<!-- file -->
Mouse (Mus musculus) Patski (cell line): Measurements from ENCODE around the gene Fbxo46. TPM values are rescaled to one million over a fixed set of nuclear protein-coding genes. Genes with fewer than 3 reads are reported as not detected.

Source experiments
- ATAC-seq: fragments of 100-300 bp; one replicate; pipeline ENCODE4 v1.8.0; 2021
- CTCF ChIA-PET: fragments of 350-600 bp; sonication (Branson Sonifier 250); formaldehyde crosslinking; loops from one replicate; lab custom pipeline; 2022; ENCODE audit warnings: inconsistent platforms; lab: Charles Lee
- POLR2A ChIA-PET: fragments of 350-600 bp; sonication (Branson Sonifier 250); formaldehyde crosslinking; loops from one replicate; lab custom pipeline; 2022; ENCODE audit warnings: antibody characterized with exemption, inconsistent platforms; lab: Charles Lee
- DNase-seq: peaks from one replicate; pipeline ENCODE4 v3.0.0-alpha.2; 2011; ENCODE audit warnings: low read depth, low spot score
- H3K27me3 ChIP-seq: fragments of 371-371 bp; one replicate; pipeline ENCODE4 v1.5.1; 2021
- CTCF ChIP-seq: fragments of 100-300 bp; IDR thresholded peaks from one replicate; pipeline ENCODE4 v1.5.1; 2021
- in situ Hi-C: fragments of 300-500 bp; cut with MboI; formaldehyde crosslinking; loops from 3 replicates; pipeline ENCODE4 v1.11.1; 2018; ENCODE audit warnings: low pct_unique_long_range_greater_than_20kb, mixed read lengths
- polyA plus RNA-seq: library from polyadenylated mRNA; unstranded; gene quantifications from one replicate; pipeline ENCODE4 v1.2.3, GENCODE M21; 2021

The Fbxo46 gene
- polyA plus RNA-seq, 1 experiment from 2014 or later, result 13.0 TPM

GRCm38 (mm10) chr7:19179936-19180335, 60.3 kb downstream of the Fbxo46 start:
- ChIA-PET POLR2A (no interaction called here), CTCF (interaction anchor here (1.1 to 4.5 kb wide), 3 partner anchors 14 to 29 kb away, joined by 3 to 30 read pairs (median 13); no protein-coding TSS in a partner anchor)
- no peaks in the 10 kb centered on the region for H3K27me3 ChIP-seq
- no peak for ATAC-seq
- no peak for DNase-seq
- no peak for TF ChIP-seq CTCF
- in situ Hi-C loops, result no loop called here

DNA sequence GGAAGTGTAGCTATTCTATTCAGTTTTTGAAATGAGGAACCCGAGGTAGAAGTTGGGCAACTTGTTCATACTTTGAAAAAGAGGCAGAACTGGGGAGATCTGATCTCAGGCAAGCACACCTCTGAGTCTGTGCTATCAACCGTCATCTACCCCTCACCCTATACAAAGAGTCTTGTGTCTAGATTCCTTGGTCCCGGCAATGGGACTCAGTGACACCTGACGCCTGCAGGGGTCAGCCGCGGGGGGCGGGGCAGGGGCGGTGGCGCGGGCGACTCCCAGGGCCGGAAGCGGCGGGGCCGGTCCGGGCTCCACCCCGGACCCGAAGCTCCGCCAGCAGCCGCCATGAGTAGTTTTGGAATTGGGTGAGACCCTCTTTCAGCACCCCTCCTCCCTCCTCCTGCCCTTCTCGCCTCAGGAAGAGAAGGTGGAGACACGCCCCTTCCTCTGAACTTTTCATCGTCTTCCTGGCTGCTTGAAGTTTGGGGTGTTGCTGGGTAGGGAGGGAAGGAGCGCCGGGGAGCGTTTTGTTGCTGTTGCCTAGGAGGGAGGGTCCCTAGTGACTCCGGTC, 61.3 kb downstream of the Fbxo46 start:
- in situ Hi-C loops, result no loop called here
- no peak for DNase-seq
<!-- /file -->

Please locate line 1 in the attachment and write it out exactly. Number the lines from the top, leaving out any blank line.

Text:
Mouse (Mus musculus) Patski (cell line): Measurements from ENCODE around the gene Fbxo46. TPM values are rescaled to one million over a fixed set of nuclear protein-coding genes. Genes with fewer than 3 reads are reported as not detected.